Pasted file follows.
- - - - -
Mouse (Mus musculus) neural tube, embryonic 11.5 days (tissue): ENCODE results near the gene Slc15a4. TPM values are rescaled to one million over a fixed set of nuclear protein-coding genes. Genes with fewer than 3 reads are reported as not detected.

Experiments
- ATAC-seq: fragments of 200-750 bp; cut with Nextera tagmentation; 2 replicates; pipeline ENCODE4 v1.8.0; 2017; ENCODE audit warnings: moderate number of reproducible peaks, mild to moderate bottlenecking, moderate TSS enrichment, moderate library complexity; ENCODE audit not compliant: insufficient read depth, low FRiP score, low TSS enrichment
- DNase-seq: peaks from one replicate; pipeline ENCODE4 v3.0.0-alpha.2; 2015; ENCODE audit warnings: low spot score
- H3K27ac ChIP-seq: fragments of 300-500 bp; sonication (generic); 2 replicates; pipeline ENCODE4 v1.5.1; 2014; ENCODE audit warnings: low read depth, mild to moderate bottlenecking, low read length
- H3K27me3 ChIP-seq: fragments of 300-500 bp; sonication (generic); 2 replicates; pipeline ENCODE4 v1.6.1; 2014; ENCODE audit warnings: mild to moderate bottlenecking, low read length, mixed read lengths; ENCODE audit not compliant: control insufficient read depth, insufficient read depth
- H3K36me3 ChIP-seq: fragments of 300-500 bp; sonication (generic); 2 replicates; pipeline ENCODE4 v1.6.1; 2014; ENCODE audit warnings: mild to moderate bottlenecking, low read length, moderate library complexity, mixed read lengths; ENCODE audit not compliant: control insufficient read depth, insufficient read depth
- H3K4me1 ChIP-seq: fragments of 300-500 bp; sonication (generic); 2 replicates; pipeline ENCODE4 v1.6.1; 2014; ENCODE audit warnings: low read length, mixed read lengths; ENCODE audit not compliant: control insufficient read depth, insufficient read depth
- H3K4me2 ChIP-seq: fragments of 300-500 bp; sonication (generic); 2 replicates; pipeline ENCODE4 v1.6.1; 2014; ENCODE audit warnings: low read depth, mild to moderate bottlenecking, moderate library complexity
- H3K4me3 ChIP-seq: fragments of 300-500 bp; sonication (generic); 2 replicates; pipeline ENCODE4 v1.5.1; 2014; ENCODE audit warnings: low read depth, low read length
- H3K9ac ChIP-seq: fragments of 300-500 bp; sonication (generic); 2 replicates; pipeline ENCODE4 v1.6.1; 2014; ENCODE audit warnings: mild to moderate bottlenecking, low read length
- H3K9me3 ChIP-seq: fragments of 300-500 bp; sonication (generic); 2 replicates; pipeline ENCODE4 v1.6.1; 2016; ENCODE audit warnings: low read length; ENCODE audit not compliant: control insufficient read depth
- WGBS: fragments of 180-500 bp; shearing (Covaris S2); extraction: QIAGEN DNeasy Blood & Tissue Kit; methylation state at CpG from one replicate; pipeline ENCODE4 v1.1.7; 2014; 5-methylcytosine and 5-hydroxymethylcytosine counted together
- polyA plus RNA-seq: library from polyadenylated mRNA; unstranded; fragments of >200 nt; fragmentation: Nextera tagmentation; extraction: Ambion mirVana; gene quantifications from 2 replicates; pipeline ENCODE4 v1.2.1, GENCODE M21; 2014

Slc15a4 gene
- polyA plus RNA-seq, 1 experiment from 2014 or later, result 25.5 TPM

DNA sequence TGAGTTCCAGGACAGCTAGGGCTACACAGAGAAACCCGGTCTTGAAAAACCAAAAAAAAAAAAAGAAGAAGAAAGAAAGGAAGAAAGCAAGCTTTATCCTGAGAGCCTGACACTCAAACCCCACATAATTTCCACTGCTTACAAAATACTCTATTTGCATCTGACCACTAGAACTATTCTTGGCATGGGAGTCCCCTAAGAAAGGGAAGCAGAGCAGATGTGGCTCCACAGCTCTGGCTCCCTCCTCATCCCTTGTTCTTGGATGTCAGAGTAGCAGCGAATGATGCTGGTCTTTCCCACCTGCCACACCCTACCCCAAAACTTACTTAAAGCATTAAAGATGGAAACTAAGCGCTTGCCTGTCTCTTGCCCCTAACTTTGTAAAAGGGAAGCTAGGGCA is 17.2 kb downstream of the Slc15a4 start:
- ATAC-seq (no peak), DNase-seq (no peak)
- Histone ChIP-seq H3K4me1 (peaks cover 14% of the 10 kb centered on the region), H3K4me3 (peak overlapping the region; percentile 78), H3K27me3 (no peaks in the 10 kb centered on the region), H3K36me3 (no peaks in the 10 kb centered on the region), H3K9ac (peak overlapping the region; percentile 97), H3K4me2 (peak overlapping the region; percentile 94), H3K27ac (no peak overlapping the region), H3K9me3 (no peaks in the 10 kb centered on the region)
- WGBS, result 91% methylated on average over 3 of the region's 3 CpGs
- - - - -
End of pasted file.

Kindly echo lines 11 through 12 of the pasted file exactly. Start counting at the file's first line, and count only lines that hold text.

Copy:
- H3K9ac ChIP-seq: fragments of 300-500 bp; sonication (generic); 2 replicates; pipeline ENCODE4 v1.6.1; 2014; ENCODE audit warnings: mild to moderate bottlenecking, low read length
- H3K9me3 ChIP-seq: fragments of 300-500 bp; sonication (generic); 2 replicates; pipeline ENCODE4 v1.6.1; 2016; ENCODE audit warnings: low read length; ENCODE audit not compliant: control insufficient read depth